A crew of conservative Republicans, still stewing over debt ceiling legislation negotiated by Speaker Kevin McCarthy and President Joe Biden, demonstrated their ire on Tuesday by blocking a Republican bill from a full House vote.
“We warned them not to cut that deal without coming down and sitting down to talk to us,” Representative Chip Roy told reporters after the vote. “So this is all about restoring a process that will fundamentally change things back to what was working.”
Twelve Republicans voted against the rule that would have established the terms of the floor debate for a bill to prevent gas stoves from being banned, joining all Democrats in voting against it. The House cannot consider a bill without first adopting a rule, which establishes the terms of the floor debate, including how long it will transpire and whether and how the bill being considered can be amended. House rules are generally party-line votes (the rule for the debt ceiling bill was a rare exception), meaning that with such a narrow GOP majority, a few recalcitrant Republicans could gum up the works. The last rule vote that failed occurred in 2002. (The good news for gas stoves’ would-be defenders is that leadership may bring up a motion to reconsider the rule to allow floor debate and a vote on the bill.)
The conservative dissenters griped that Republican leadership backtracked on bringing up an unrelated bill by Representative Andrew Clyde, a Freedom Caucus member, which would repeal an administration regulation on pistol braces. (Clyde himself did not vote against the rule, and told Politico that he believed his bill would come to the floor next week.) But while their frustration over the apparent snub to Clyde may have been the precipitating factor, the conservative anger with McCarthy and Republican leadership traces to their debt limit deal opposition.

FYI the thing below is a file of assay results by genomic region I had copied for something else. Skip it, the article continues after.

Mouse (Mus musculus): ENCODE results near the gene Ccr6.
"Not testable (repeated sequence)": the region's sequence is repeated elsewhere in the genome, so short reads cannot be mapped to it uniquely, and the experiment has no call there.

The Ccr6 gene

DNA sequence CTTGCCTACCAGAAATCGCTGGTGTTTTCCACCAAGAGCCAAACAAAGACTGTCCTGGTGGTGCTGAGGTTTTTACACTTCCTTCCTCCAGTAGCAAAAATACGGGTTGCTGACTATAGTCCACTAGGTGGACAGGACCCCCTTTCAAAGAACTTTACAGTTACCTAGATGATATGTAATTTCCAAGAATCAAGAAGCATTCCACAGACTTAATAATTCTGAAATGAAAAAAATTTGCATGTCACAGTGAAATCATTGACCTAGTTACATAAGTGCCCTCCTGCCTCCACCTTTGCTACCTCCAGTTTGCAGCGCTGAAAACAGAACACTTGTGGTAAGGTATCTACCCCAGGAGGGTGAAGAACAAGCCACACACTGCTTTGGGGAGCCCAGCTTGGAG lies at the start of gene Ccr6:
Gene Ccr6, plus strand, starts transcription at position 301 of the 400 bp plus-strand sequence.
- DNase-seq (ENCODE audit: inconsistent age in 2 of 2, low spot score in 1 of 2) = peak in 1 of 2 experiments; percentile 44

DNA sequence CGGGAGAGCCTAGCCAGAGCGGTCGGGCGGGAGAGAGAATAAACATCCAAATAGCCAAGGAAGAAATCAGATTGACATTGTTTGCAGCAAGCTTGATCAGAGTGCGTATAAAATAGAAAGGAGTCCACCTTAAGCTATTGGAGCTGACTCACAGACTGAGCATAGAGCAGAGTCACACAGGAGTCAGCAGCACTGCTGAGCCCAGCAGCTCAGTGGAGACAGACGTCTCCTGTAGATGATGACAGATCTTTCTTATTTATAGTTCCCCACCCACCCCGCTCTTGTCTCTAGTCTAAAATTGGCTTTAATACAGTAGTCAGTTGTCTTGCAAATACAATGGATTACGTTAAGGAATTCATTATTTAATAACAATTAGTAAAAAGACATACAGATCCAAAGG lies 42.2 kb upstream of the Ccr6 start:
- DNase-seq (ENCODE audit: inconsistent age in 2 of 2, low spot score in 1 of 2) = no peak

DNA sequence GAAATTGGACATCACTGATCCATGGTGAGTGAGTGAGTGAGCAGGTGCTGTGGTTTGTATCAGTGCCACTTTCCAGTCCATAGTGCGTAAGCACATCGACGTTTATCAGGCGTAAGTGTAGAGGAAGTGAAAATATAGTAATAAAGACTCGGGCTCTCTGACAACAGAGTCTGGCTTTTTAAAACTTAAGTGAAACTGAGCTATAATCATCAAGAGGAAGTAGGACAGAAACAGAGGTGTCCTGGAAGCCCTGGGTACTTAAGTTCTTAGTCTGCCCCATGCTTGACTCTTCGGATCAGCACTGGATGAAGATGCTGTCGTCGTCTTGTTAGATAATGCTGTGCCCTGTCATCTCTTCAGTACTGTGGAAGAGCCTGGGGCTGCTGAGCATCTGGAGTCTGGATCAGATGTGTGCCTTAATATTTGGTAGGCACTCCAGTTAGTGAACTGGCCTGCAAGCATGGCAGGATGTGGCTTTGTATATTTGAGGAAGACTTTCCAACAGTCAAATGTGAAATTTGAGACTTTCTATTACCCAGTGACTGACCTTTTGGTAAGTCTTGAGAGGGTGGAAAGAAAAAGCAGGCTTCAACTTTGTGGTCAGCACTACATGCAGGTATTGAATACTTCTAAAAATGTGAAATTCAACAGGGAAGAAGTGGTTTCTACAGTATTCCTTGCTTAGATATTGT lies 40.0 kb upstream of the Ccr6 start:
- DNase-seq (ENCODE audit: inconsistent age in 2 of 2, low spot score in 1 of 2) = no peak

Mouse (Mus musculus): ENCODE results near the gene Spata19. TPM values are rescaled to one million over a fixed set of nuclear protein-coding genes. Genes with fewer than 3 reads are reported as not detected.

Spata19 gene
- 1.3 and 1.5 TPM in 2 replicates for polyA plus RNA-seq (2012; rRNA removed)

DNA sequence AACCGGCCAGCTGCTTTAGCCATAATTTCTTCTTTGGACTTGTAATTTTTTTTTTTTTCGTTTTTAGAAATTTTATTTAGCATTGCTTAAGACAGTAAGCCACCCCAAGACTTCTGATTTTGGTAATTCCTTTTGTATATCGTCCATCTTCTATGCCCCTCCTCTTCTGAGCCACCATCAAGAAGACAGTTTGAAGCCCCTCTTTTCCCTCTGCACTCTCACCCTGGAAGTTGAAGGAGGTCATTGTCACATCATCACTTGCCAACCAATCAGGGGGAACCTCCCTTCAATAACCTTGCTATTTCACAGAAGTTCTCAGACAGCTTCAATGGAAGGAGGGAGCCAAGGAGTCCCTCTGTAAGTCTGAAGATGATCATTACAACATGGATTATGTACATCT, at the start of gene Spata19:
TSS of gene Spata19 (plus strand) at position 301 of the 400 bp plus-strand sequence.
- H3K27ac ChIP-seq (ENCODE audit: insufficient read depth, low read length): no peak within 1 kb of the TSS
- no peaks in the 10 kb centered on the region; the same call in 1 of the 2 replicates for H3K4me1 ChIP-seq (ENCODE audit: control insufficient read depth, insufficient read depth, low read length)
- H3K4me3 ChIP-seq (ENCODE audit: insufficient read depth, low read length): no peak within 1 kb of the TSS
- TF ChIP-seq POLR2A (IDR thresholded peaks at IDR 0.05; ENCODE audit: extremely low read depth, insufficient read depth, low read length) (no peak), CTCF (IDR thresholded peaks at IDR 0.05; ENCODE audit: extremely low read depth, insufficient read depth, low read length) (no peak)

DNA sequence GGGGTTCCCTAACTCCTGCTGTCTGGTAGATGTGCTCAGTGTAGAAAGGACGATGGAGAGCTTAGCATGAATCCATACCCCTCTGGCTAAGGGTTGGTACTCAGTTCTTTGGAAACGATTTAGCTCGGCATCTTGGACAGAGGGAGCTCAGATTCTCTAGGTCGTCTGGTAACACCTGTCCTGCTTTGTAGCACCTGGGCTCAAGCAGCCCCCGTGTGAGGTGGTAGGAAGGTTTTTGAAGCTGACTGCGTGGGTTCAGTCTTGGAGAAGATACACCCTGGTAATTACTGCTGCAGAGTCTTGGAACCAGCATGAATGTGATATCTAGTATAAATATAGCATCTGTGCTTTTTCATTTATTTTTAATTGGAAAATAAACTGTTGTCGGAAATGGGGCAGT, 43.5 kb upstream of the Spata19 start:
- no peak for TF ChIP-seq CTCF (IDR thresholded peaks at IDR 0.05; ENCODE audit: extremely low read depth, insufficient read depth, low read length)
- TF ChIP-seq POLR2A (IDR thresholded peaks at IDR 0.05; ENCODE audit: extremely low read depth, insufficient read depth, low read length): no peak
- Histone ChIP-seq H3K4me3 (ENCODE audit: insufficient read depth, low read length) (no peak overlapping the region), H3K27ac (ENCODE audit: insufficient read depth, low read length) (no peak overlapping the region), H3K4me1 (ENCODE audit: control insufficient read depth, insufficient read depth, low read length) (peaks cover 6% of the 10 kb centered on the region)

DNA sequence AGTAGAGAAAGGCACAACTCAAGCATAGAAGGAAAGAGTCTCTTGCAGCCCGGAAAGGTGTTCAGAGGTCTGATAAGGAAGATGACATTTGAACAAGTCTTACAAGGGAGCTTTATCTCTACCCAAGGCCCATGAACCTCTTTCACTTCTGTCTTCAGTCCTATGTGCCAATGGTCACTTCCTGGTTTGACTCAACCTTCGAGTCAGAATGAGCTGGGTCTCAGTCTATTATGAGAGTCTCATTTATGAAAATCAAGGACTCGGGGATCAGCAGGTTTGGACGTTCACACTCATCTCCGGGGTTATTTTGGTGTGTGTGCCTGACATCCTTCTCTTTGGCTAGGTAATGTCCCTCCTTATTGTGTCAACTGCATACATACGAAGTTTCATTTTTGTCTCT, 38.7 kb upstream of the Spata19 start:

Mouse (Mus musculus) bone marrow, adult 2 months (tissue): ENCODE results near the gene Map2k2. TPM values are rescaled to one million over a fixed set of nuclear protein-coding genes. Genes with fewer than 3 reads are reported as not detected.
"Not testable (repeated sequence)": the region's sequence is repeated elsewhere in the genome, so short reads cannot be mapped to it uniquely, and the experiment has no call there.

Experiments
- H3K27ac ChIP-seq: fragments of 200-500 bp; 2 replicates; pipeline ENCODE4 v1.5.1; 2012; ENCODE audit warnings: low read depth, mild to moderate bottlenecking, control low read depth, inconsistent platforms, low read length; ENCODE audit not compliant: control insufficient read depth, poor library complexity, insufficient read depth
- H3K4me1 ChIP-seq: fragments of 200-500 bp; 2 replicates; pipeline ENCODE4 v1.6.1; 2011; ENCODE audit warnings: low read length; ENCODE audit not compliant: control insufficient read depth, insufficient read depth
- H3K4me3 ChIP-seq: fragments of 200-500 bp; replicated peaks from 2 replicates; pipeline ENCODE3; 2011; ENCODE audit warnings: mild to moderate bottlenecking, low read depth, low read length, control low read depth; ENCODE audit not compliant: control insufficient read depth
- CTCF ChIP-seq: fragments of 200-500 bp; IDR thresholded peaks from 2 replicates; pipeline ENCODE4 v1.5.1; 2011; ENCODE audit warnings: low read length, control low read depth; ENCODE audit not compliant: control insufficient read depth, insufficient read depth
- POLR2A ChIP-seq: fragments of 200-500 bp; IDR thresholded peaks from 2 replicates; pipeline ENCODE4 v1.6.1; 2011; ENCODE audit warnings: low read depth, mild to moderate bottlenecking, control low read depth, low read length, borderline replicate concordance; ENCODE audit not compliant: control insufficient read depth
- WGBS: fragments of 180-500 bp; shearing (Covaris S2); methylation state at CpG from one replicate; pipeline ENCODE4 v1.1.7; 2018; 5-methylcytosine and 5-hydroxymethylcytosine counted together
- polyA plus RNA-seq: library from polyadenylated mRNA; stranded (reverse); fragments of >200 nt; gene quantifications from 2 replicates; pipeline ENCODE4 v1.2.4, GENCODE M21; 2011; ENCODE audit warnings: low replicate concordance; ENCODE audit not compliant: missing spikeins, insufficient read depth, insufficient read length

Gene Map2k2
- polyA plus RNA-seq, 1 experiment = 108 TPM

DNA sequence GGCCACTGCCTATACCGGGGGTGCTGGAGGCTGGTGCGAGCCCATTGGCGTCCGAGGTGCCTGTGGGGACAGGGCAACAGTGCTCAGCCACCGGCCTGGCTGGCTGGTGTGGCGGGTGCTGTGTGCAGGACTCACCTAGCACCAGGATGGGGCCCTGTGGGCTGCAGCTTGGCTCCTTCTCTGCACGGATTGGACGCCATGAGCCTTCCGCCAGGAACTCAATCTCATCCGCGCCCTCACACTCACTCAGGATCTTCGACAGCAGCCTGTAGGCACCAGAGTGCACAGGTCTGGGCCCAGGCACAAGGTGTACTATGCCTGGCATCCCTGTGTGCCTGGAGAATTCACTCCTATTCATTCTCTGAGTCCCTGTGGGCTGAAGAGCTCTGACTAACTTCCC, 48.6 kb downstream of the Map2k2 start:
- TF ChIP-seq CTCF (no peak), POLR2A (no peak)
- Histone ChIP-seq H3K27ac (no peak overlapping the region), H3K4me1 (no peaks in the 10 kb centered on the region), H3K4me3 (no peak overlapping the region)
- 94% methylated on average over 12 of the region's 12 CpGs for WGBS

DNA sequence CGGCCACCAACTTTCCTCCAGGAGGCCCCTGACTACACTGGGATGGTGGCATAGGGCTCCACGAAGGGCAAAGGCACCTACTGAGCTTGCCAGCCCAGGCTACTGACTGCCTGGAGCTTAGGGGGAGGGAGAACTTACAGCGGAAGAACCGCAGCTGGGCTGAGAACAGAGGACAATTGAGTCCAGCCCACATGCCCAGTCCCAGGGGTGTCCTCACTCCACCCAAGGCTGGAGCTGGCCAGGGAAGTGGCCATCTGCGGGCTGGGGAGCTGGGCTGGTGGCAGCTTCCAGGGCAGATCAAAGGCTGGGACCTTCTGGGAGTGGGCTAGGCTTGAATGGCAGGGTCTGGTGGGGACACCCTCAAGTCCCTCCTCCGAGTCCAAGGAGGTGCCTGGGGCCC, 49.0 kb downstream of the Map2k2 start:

“We’re concerned that the fundamental commitments that allowed Kevin McCarthy to assume the speakership have been violated as a consequence of the debt limit deal,” Representative Matt Gaetz, who voted against the rule, told reporters.
Conservatives insist that McCarthy violated promises he made when courting them to become speaker in January, when he underwent 15 grueling votes to earn the position. “I need him to abide by the promises he made when he was first elected speaker,” Representative Ken Buck said. Buck said that while McCarthy had promised to cut government spending to fiscal year 2022 numbers, the debt ceiling agreement capped it to fiscal year 2023 numbers. Although that bill has been signed into law, Buck insisted that spending cuts should be addressed in upcoming appropriations legislation.
It was initially unclear whether conservatives will block future rules. Representative Dan Bishop said that he didn’t see any “particular pattern” going forward. “There’s no decision about rules [yet], but the problem that has been precipitated entirely by the speaker’s approach to the debt ceiling package is going to have to be dealt with,” Bishop said.
The debt ceiling deal’s success last week, including conservatives backing down from a threat to try to topple McCarthy, appeared to indicate that the speaker had a firm grip on his conference. The rule failure, however, demonstrates that there are still ways for hard-liners to make trouble for McCarthy. He may not lose his position, but his inability to control the fate of a slam-dunk GOP messaging bill is a loss in itself.